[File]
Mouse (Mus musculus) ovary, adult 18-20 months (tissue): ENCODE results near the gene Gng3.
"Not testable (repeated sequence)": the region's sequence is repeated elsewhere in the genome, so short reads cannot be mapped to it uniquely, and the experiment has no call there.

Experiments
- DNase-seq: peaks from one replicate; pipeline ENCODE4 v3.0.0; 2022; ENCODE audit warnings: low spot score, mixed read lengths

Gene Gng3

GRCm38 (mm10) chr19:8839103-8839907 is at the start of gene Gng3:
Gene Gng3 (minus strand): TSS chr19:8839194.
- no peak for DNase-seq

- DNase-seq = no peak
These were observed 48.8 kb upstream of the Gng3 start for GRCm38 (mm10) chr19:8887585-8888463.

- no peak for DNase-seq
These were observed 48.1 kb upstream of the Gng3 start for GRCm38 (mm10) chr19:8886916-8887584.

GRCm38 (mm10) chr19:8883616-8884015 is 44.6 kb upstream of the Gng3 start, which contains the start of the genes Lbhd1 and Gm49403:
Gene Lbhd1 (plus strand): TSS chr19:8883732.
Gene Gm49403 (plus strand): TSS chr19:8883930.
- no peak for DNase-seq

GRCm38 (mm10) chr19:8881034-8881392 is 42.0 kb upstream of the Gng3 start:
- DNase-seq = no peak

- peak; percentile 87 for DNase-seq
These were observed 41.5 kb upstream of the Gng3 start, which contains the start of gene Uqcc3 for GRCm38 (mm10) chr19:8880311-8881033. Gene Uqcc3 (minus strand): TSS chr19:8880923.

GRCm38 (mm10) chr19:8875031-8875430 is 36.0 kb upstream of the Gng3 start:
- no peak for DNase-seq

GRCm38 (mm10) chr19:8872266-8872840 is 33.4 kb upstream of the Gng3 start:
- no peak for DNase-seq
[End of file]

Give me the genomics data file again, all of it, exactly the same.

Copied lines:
Mouse (Mus musculus) ovary, adult 18-20 months (tissue): ENCODE results near the gene Gng3.
"Not testable (repeated sequence)": the region's sequence is repeated elsewhere in the genome, so short reads cannot be mapped to it uniquely, and the experiment has no call there.

Experiments
- DNase-seq: peaks from one replicate; pipeline ENCODE4 v3.0.0; 2022; ENCODE audit warnings: low spot score, mixed read lengths

Gene Gng3

GRCm38 (mm10) chr19:8839103-8839907 is at the start of gene Gng3:
Gene Gng3 (minus strand): TSS chr19:8839194.
- no peak for DNase-seq

- DNase-seq = no peak
These were observed 48.8 kb upstream of the Gng3 start for GRCm38 (mm10) chr19:8887585-8888463.

- no peak for DNase-seq
These were observed 48.1 kb upstream of the Gng3 start for GRCm38 (mm10) chr19:8886916-8887584.

GRCm38 (mm10) chr19:8883616-8884015 is 44.6 kb upstream of the Gng3 start, which contains the start of the genes Lbhd1 and Gm49403:
Gene Lbhd1 (plus strand): TSS chr19:8883732.
Gene Gm49403 (plus strand): TSS chr19:8883930.
- no peak for DNase-seq

GRCm38 (mm10) chr19:8881034-8881392 is 42.0 kb upstream of the Gng3 start:
- DNase-seq = no peak

- peak; percentile 87 for DNase-seq
These were observed 41.5 kb upstream of the Gng3 start, which contains the start of gene Uqcc3 for GRCm38 (mm10) chr19:8880311-8881033. Gene Uqcc3 (minus strand): TSS chr19:8880923.

GRCm38 (mm10) chr19:8875031-8875430 is 36.0 kb upstream of the Gng3 start:
- no peak for DNase-seq

GRCm38 (mm10) chr19:8872266-8872840 is 33.4 kb upstream of the Gng3 start:
- no peak for DNase-seq